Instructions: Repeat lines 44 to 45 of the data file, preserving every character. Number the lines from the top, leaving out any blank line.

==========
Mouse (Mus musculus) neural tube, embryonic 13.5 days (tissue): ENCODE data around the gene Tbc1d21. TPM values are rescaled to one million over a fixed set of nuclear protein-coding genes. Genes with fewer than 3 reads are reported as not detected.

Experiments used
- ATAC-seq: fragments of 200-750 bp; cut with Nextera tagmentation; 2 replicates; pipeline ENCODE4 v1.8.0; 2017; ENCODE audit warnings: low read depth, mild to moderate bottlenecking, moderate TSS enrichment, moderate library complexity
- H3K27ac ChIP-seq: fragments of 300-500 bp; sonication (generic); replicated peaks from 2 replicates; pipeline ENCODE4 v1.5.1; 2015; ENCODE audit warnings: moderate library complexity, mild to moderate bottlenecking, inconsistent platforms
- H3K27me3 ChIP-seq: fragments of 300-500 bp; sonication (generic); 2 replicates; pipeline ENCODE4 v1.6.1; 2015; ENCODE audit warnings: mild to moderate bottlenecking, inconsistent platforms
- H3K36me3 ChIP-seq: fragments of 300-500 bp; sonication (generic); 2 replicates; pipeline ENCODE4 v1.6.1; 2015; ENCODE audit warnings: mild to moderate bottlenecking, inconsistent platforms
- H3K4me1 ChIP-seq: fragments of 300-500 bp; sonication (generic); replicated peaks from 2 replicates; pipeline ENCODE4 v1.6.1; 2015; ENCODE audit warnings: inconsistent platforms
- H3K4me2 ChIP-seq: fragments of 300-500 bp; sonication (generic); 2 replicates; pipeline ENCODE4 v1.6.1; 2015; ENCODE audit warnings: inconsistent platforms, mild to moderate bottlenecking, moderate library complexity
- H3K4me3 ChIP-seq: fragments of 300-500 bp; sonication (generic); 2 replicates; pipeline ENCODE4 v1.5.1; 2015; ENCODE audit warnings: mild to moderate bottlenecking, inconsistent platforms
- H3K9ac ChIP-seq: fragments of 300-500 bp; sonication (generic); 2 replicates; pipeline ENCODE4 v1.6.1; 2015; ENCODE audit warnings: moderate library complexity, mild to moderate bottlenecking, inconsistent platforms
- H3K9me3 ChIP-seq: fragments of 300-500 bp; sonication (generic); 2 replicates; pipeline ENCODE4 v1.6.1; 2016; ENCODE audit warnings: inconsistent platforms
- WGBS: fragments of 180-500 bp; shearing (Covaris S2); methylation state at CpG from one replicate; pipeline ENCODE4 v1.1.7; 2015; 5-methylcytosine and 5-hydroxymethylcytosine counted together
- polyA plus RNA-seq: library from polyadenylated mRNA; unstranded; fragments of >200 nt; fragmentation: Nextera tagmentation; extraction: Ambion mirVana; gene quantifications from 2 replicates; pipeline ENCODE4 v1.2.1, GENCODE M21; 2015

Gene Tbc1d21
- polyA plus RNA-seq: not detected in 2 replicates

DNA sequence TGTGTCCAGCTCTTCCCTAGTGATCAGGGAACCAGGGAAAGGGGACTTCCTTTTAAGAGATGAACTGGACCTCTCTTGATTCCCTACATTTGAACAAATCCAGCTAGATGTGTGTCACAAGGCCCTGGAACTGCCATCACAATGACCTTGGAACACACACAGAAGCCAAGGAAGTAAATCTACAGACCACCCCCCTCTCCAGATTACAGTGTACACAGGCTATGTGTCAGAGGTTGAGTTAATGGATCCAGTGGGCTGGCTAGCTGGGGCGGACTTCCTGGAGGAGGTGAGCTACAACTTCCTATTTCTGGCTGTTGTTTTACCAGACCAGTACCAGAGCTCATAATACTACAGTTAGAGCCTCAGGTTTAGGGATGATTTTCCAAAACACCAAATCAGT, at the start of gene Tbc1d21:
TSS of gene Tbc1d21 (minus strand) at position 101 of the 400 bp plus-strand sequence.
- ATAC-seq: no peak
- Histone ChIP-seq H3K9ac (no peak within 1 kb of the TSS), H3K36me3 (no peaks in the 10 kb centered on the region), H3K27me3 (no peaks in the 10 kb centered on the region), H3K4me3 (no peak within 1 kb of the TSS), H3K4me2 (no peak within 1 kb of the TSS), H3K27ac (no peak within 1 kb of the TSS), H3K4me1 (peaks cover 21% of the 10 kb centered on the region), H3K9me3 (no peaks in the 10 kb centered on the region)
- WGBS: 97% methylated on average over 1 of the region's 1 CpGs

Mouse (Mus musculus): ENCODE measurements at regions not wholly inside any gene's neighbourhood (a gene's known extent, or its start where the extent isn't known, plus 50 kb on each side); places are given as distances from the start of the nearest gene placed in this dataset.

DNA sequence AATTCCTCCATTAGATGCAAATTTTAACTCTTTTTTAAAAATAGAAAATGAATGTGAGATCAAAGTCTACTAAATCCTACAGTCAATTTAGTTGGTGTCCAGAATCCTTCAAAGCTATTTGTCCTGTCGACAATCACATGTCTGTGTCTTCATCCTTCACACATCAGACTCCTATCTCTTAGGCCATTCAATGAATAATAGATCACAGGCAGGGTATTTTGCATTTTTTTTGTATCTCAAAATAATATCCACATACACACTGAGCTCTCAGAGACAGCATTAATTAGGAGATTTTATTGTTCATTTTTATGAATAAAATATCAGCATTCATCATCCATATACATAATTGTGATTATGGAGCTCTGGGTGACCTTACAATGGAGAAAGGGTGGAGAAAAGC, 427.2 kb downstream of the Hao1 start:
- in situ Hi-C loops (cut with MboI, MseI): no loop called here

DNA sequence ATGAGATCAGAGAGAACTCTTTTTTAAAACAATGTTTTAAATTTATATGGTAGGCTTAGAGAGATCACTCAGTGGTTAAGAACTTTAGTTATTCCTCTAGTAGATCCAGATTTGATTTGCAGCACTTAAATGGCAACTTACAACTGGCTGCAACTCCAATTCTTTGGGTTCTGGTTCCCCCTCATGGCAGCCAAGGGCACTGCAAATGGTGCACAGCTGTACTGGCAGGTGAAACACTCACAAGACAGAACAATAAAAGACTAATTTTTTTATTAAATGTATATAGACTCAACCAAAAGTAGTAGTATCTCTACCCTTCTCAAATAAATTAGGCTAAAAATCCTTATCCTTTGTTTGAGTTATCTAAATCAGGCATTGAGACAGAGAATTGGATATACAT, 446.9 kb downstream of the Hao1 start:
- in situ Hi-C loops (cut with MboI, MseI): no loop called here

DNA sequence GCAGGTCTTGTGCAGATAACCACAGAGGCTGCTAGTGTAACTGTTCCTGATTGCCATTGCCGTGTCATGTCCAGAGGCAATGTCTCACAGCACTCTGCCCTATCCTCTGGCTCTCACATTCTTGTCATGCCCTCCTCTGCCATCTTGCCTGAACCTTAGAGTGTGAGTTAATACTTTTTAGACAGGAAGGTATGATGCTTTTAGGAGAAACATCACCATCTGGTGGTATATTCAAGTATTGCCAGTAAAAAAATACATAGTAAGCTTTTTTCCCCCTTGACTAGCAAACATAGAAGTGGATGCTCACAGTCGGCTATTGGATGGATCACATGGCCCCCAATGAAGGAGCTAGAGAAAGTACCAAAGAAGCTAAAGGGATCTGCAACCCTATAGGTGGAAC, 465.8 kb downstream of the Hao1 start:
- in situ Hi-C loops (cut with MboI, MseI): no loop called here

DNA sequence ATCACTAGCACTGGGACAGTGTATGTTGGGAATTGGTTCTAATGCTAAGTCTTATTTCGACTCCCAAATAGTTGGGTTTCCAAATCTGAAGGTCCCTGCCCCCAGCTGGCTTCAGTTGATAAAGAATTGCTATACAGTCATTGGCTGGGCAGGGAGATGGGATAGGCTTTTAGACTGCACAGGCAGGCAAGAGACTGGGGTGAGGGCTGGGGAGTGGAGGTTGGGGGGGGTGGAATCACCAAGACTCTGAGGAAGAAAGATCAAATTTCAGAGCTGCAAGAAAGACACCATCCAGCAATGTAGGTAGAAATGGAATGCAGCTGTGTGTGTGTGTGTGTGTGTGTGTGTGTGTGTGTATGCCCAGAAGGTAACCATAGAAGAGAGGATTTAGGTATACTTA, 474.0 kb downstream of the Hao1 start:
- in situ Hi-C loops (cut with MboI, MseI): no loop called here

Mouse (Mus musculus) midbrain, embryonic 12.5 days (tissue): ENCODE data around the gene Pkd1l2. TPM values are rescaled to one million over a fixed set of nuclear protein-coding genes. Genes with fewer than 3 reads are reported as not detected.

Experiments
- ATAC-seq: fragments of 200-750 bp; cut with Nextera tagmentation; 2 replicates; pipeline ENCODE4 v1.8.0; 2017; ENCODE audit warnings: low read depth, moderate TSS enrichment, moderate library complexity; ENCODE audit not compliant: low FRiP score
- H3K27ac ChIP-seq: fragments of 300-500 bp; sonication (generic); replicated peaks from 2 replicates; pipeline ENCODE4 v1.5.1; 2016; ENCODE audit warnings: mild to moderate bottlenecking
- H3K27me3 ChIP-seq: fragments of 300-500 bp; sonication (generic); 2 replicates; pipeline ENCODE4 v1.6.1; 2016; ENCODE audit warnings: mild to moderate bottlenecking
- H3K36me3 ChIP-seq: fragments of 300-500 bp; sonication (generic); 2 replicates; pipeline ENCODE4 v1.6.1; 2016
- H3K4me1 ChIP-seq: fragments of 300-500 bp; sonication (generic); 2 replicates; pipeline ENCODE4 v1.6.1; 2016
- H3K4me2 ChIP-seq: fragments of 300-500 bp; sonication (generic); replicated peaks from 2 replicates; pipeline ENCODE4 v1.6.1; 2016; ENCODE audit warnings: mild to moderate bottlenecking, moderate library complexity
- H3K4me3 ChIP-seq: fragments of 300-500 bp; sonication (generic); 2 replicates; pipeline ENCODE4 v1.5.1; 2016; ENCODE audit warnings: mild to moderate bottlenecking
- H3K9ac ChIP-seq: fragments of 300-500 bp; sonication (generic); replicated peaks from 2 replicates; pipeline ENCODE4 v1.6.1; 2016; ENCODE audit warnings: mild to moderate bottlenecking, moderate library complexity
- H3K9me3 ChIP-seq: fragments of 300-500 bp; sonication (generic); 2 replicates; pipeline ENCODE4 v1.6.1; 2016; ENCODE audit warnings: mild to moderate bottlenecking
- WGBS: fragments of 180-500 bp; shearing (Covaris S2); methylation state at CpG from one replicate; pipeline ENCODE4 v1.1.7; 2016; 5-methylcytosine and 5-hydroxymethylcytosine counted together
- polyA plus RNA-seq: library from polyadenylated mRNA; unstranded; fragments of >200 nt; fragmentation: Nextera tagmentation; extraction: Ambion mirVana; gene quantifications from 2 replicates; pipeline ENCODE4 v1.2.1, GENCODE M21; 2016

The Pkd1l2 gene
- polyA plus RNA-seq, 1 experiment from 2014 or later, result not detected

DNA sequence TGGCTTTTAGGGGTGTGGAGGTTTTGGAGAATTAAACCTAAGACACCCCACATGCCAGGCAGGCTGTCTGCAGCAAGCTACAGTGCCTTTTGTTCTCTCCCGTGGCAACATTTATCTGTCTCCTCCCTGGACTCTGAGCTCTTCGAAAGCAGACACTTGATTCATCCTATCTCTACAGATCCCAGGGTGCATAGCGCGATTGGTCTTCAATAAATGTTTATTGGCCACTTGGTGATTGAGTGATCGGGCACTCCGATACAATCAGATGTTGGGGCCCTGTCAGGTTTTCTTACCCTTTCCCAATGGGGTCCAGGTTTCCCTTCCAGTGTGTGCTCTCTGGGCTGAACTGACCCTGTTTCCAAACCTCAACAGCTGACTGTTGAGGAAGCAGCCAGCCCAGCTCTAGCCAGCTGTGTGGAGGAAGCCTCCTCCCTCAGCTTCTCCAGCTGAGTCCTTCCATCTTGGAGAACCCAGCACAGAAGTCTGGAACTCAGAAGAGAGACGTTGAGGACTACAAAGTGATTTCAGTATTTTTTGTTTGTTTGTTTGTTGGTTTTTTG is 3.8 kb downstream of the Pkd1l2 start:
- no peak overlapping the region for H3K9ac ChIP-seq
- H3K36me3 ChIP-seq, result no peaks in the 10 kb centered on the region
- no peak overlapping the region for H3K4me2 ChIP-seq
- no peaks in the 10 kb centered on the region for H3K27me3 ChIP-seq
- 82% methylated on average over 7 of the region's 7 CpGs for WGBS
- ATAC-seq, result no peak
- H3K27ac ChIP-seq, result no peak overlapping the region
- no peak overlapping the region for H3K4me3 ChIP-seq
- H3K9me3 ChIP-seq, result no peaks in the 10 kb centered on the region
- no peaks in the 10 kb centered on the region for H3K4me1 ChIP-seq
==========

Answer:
- polyA plus RNA-seq, 1 experiment from 2014 or later, result not detected

DNA sequence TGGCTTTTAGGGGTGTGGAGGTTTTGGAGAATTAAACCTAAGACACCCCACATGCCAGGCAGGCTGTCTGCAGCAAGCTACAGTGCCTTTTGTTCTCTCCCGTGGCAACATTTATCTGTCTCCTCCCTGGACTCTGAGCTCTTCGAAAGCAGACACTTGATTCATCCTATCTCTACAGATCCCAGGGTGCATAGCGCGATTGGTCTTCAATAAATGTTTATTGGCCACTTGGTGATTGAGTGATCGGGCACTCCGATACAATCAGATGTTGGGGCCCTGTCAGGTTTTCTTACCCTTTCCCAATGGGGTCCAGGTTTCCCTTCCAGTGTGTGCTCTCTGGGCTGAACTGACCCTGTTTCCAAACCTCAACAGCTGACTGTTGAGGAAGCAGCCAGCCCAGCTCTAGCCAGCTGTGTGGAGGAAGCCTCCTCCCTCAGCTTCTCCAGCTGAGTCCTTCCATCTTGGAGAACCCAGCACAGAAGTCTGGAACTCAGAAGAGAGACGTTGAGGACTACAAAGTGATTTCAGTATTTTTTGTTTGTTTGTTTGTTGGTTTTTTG is 3.8 kb downstream of the Pkd1l2 start: